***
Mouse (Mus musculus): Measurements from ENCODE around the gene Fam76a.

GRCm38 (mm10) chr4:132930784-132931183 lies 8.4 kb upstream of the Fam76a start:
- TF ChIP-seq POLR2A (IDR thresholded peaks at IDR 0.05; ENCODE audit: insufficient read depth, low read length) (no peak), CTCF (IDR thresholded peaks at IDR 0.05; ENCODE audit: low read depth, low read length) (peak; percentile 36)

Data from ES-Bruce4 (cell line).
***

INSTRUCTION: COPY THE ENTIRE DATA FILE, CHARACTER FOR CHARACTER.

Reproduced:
Mouse (Mus musculus): Measurements from ENCODE around the gene Fam76a.

GRCm38 (mm10) chr4:132930784-132931183 lies 8.4 kb upstream of the Fam76a start:
- TF ChIP-seq POLR2A (IDR thresholded peaks at IDR 0.05; ENCODE audit: insufficient read depth, low read length) (no peak), CTCF (IDR thresholded peaks at IDR 0.05; ENCODE audit: low read depth, low read length) (peak; percentile 36)

Data from ES-Bruce4 (cell line).